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Surgical Stabilization Improves Rib Fracture Outcomes

By HospiMedica International staff writers
Posted on 18 Feb 2020
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Image: Stabilizing rib fractures surgically decreases pain and improves quality of life (Photo courtesy of Getty Images)
Image: Stabilizing rib fractures surgically decreases pain and improves quality of life (Photo courtesy of Getty Images)
Surgical stabilization of rib fracture (SSRF) improves outcomes of patients with displaced rib fractures in the absence of flail chest, claims a new study.

Denver Health Medical Center (CO, USA), Baystate Medical Center (Springfield, MA, USA), and other institutions conducted a prospective, controlled, clinical trial in 12 centers comparing SSRF within 72 hours to medical management in 110 patients with three or more ipsilateral, severely displaced rib fractures, but without flail chest; of these, 51 (46.4%) underwent SSRF. The main outcome was numeric pain score (NPS) at two-week follow-up. Narcotic consumption, spirometry, pulmonary function tests, pleural space complications, and overall and respiratory disability-related quality of life were also compared.

The results showed that there were no significant baseline differences between operative and non-operative groups. At two week follow-up, the NPS was significantly lower in the operative (2.9) than in the non-operative group (4.5), and respiratory disability-related quality of life was also significantly improved. Narcotic consumption trended toward being lower in the operative, as compared with the non-operative group. During index admission, pleural space complications were significantly lower in the operative (0%), than in the non-operative group (10.2%). The study was published on February 5, 2020, in the Journal of Trauma and Acute Care Surgery.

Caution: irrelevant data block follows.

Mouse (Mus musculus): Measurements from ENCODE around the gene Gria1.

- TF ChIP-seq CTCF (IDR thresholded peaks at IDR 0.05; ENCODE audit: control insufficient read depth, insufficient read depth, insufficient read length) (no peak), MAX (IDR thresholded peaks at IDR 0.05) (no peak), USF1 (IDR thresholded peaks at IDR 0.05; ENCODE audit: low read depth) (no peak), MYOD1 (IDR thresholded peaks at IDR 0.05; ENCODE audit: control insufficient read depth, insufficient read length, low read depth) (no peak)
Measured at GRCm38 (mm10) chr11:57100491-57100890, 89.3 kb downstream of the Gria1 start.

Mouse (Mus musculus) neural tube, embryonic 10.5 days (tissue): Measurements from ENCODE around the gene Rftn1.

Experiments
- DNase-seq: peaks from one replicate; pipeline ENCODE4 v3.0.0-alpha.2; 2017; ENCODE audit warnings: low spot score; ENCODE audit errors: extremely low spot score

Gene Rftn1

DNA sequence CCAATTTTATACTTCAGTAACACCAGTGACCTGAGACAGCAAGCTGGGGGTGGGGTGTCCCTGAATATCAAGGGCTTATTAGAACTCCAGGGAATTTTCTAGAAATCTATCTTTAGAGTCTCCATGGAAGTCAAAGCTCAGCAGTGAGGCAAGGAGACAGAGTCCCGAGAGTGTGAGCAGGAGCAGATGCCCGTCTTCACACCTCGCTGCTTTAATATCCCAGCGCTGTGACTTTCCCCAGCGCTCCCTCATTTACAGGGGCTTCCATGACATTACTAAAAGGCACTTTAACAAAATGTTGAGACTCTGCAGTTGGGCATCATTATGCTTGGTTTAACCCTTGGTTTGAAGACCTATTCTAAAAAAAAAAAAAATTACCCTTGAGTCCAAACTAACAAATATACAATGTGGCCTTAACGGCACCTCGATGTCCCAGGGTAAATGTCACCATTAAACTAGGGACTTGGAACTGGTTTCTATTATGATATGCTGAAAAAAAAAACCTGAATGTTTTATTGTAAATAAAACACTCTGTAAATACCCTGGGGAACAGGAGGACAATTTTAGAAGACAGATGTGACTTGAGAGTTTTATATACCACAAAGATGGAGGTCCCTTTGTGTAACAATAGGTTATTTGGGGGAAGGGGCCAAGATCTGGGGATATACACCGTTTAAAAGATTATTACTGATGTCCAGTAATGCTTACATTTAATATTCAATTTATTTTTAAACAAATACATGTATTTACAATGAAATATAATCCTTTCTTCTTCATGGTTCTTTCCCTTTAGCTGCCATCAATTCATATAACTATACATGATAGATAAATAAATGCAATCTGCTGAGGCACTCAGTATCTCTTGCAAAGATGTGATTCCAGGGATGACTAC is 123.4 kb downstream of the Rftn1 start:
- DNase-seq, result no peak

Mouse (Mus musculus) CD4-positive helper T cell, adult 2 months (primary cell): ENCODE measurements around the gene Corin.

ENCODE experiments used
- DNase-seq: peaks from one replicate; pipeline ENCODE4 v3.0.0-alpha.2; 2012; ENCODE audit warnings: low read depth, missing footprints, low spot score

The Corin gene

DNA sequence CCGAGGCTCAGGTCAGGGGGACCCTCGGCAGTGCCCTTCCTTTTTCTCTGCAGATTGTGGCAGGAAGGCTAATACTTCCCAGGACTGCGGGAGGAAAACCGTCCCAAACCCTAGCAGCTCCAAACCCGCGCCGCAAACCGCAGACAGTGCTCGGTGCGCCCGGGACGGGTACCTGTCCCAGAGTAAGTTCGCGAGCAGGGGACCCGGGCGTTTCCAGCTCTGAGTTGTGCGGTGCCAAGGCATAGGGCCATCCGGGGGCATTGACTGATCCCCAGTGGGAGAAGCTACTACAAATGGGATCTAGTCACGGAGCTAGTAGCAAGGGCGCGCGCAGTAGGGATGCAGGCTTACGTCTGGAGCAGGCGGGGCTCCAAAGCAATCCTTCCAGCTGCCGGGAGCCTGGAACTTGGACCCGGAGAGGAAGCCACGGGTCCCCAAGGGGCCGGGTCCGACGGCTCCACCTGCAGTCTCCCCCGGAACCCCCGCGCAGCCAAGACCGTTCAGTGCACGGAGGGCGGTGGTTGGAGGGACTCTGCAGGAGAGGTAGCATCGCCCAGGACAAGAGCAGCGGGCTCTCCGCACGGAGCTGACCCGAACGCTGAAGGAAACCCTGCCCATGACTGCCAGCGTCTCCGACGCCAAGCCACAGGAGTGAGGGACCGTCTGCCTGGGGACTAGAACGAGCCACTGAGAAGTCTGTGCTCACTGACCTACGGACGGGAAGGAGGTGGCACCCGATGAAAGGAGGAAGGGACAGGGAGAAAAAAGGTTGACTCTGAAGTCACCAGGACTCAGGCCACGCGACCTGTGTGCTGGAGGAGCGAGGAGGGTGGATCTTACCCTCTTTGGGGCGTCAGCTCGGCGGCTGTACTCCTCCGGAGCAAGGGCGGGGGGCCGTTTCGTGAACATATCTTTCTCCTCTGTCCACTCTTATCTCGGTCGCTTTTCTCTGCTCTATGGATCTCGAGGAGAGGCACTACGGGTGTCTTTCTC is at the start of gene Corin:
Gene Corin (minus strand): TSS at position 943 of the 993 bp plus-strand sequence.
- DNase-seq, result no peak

“We demonstrated a significant improvement in the primary outcome of pain at two week follow-up in patients with displaced, non-flail fracture patterns who underwent SSRF, compared with non-operative management,” concluded lead author Fredric Pieracci, MD, MPH. “These data support a role for SSRF in patients without either clinical or radiographic flail chest, with recognition of trial inclusion criteria, including evidence of pulmonary derangements due to the fractures, early surgery, and performance of the operation at an experienced center.”

Flail chest is a traumatic condition of the thorax that occurs when at least three or more ribs are broken in at least two places. The injuries cause a segment of the chest wall to move independently of the rest of the chest wall, creating significant disturbance in respiratory function, including ineffective ventilation due to increased dead space, decreased intrathoracic pressure, and increased oxygen demand; edema and pulmonary contusion; and hypoventilation with atelectasis.

Related Links:
Denver Health Medical Center
Baystate Medical Center



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